Where am I coming from? My family is among the middle class ranks. I spend about $125, give or take $25, a week on food and household goods for my family of four. We eat out about once a week. Every other meal is either eaten at home or packed at home and eaten at school or work. A big thanks to Faye Prosser, the WRAL Smart Shopper, who has the scoop on deals at the grocery store and helps me identify the best prices each week.

I work from home right now, but for 4 1/2 years I was a full-time working mom with a young daughter in day care. Now, I'm often carting kids to various activities during the dinner prep hour. My husband, a better cook than me, sometimes helps out by grilling up a bunch of meat for the week on a Sunday or doing the final dinner prep while I'm carpooling. But mostly, meals are my domain. 

I know all about the crunch time between 6 p.m. and 8 p.m. I know what it's like to rush to get something on the table, help with homework and mediate arguments with little kids running under foot.

I do cook quite a bit from scratch, but it's not because "experts advise" this practice, the study says. I cook from scratch because that's how my mom cooked, her mom cooked, her grandmother cooked, and so on. They were farmers. I never lived on a farm, but that's the food I grew up eating and what I learned to cook.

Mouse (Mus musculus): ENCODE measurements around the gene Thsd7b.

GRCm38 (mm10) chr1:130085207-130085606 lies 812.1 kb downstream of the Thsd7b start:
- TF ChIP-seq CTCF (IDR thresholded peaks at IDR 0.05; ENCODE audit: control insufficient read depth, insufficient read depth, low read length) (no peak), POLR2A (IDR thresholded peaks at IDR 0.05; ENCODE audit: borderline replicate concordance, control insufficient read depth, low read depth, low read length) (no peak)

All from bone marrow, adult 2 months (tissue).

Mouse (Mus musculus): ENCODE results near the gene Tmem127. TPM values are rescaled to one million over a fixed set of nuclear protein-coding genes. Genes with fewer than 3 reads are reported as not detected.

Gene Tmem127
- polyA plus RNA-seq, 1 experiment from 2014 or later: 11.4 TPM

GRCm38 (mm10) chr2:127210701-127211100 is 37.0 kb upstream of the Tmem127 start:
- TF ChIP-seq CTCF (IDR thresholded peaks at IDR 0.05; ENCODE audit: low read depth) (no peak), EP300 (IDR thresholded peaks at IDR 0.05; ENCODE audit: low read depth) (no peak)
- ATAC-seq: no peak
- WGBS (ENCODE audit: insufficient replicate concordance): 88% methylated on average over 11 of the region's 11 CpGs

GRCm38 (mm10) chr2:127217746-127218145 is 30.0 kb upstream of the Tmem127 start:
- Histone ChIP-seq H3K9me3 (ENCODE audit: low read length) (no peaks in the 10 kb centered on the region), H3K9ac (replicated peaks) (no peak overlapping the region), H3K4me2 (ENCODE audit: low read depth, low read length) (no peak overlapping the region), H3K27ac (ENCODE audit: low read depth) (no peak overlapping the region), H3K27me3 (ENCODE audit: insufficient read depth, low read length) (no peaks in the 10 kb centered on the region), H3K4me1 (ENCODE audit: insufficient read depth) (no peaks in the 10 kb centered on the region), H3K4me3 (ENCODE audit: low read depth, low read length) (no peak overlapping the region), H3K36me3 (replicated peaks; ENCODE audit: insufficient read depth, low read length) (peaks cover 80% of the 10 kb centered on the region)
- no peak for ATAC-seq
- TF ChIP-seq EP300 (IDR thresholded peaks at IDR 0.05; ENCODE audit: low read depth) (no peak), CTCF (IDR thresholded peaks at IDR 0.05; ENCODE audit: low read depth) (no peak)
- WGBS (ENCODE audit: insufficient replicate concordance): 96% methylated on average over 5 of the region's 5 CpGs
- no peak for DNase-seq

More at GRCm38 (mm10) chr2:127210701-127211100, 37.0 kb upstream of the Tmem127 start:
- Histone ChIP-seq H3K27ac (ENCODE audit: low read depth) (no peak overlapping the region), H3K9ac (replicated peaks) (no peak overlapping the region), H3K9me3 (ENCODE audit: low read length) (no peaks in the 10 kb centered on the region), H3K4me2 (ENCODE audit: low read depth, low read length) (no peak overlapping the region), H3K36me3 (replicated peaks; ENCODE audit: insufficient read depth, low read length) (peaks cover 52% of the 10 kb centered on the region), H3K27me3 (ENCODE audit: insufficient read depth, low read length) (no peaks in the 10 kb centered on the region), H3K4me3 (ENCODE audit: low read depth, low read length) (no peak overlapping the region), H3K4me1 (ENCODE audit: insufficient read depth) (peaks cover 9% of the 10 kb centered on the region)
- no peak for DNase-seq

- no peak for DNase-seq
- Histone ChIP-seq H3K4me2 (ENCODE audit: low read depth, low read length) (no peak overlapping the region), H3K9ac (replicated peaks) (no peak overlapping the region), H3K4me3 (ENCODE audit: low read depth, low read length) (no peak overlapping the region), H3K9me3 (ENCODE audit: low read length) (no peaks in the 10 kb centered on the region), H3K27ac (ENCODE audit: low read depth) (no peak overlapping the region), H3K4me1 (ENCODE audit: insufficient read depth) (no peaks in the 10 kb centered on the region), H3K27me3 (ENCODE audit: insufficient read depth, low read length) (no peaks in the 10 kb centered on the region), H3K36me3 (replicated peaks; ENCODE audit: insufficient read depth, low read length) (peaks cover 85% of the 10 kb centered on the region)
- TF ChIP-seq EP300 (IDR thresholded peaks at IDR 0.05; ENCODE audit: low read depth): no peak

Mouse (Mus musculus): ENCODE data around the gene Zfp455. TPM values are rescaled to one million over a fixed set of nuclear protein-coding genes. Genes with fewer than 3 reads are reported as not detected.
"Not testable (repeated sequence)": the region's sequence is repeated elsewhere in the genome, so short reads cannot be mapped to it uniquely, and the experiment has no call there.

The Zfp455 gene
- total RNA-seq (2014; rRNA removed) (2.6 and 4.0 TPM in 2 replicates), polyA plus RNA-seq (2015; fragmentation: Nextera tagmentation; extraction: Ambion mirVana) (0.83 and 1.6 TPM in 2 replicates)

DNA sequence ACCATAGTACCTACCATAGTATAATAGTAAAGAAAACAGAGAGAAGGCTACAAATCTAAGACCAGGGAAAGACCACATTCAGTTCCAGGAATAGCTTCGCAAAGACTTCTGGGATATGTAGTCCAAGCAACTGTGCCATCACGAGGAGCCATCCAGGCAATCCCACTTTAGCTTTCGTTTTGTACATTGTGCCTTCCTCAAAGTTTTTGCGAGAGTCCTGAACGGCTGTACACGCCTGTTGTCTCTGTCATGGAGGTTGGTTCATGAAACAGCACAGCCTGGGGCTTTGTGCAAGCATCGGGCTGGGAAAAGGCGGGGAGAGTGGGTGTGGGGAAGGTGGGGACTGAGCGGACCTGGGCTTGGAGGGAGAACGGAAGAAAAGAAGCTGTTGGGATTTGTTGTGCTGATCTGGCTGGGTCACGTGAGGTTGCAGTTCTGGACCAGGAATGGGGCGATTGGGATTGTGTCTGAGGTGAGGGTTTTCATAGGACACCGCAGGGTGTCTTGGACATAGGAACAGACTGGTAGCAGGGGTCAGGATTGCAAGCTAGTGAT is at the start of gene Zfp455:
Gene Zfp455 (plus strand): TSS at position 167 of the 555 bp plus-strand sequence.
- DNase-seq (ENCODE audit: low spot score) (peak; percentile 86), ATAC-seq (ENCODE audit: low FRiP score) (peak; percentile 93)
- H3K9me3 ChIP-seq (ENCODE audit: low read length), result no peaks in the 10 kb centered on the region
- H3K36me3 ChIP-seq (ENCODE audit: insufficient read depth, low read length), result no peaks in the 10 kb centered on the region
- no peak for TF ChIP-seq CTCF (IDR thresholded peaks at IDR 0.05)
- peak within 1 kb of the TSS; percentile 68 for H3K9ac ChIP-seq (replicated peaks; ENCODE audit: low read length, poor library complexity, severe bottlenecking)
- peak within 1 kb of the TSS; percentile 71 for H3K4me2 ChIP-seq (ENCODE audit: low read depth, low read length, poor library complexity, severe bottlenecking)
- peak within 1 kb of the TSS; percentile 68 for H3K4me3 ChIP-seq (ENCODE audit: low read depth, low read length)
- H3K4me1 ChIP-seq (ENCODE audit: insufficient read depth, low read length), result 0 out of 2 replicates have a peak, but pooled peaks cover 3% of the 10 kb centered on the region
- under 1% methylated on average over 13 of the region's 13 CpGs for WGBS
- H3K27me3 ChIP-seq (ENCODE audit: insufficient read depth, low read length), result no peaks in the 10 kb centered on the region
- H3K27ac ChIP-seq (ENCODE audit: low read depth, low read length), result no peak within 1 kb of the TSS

Do I do this because I feel like cooking food is the hallmark of "good mothering," as the report suggests? 

No. I do it because we've got to eat to live and it's not practical or affordable for my family to eat every meal out.

Do I strive to meet the ideals of foodies like Michael Pollan as I put a pot of water on the stove to boil, as the report also suggests? 

No. I'm happy to admit that I'm a fan of cookbook author and journalist Mark Bittman and find many of his recipes incredibly easy. And, because my nine-year-old daughter is a fan, we have a subscription to the Food Network magazine where I also find some very easy recipes. But at 6 p.m., I'm just trying to get some food on the table. Elite foodies are far from my mind.

Do I hang my head low when my kids or husband don't like what I cook, as the report suggests is a reason why home cooking is so hard?

Are you kidding me? My job is to provide nutritious meals and snacks to my family. Their job is to decide how much of it they want to eat. I can't force them to eat anything. I typically try to include something I know my kids will like in a meal, but I can't do it all of the time. And they need regular opportunities to try new foods.